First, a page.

Data transmission Stories January 3, 2013

Corning and Sumitomo unveil 100-ft optical Thunderbolt cables ahead of CES

Corning Thunderbolt Cable

Ahead of CES 2013 taking place in Las Vegas next week, Corning has unveiled a new optical Thunderbolt cable for folks who need extra long-reaching Thunderbolt access (perhaps to storage closets or for dummy terminals). Corning’s new cable, perfect for plugging peripherals into supported Macs and moving away from copper core cables, will ship in lengths of 10, 20, and 30 meters and boast the same data transfer speeds of up to 10GBbps. Corning plans to unveil a USB 3 cable as well. No launch date or pricing has been provided for the cables—only that they will be available sometime during the first quarter of this year. At any rate, you bet we’ll stop by Corning’s booth for a closer look next week’s CES.

Just last week, Sumitomo Electric got the “world’s first” Thunderbolt optical cable certification and announced it would mass-produce the cables immediately. The cables are as thick as current copper cables (4.2 mm), can be bent 180 degrees or tangled in knots, and they still perform just like shorter copper cables.

A 100-foot Thunderbolt cable could let Mac users put their whole rig in a closet, run just a Thunderbolt cable to the desktop, and connect to peripherals via the Thunderbolt display. If only there were a Thunderbolt-enabled Mac Pro…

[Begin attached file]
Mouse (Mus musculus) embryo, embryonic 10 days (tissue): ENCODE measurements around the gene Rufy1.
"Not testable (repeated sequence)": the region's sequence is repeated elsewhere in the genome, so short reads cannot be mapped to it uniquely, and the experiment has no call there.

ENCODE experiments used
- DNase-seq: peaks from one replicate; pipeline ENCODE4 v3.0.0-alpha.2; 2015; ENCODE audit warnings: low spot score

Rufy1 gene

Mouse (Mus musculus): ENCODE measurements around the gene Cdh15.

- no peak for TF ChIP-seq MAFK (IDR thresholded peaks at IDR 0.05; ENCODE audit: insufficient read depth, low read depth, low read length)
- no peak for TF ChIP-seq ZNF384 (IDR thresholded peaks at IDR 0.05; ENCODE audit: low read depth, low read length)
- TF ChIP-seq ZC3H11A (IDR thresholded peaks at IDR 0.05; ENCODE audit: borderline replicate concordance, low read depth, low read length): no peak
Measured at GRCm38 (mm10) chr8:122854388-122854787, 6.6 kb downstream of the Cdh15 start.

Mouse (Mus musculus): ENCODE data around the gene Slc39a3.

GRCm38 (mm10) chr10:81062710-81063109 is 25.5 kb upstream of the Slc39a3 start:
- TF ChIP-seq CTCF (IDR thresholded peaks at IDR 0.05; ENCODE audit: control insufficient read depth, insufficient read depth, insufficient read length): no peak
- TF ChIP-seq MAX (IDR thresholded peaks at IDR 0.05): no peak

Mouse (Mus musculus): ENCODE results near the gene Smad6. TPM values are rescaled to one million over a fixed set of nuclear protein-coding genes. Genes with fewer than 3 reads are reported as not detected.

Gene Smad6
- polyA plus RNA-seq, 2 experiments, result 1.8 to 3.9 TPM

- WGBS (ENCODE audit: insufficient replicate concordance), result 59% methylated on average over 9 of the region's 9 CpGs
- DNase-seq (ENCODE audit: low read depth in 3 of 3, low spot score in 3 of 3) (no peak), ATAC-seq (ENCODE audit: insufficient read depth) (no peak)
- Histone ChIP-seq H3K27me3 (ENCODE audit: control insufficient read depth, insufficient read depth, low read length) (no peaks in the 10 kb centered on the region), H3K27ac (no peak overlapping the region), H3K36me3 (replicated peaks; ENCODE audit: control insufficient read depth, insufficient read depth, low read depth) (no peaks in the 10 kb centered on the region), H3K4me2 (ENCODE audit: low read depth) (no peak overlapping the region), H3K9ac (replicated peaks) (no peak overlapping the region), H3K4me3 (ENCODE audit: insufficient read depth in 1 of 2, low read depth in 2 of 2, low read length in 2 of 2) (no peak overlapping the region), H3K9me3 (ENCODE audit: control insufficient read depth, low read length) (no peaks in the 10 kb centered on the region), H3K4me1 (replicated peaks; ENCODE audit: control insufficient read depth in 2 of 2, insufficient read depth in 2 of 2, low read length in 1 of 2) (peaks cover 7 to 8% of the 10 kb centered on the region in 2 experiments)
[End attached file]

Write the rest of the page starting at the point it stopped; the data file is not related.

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Data transmission Stories June 29, 2011

As with just about any new Apple product release, iFixit has torn apart the Thunderbolt cable. Why a boring cable?  iFixit has revealed that the new Thunderbolt cable actually has active chips inside, making transfers  faster.

We found two Gennum GN2033 chips in the connector, one on each side. They were flanked by other, much smaller chips that surely added to the cable’s cost: two chips labeled S6A 1JG on one side, and chips labeled 1102F SS8370 and 131 3S on the other. Of course, there were tons of little resistors (providing impedance as needed) all around the larger chips.

Thunderbolt’s release on MacBook Pros and iMacs should be followed by new Macs coming soon. Inside the cable chip housing below expand full story

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